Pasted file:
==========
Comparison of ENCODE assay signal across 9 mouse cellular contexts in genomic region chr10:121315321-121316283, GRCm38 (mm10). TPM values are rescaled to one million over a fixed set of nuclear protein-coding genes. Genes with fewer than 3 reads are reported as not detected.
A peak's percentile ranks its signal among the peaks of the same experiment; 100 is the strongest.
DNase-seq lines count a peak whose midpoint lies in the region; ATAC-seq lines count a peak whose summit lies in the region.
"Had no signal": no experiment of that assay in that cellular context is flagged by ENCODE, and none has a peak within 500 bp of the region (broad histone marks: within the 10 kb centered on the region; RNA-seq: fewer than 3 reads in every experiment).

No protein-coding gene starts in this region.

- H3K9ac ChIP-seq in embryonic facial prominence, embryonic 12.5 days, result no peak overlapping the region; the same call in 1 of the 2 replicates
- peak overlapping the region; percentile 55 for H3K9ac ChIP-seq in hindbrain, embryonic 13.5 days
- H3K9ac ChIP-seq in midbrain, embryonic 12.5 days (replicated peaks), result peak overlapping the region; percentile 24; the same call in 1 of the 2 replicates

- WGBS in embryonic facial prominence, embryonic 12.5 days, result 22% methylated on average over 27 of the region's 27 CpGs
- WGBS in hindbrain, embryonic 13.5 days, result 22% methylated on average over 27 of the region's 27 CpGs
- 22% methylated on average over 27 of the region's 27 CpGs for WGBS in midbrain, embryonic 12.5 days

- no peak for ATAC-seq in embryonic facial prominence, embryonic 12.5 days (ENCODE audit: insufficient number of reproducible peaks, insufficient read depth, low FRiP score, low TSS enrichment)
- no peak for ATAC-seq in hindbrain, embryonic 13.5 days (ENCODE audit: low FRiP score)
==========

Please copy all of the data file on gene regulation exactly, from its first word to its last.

Comparison of ENCODE assay signal across 9 mouse cellular contexts in genomic region chr10:121315321-121316283, GRCm38 (mm10). TPM values are rescaled to one million over a fixed set of nuclear protein-coding genes. Genes with fewer than 3 reads are reported as not detected.
A peak's percentile ranks its signal among the peaks of the same experiment; 100 is the strongest.
DNase-seq lines count a peak whose midpoint lies in the region; ATAC-seq lines count a peak whose summit lies in the region.
"Had no signal": no experiment of that assay in that cellular context is flagged by ENCODE, and none has a peak within 500 bp of the region (broad histone marks: within the 10 kb centered on the region; RNA-seq: fewer than 3 reads in every experiment).

No protein-coding gene starts in this region.

- H3K9ac ChIP-seq in embryonic facial prominence, embryonic 12.5 days, result no peak overlapping the region; the same call in 1 of the 2 replicates
- peak overlapping the region; percentile 55 for H3K9ac ChIP-seq in hindbrain, embryonic 13.5 days
- H3K9ac ChIP-seq in midbrain, embryonic 12.5 days (replicated peaks), result peak overlapping the region; percentile 24; the same call in 1 of the 2 replicates

- WGBS in embryonic facial prominence, embryonic 12.5 days, result 22% methylated on average over 27 of the region's 27 CpGs
- WGBS in hindbrain, embryonic 13.5 days, result 22% methylated on average over 27 of the region's 27 CpGs
- 22% methylated on average over 27 of the region's 27 CpGs for WGBS in midbrain, embryonic 12.5 days

- no peak for ATAC-seq in embryonic facial prominence, embryonic 12.5 days (ENCODE audit: insufficient number of reproducible peaks, insufficient read depth, low FRiP score, low TSS enrichment)
- no peak for ATAC-seq in hindbrain, embryonic 13.5 days (ENCODE audit: low FRiP score)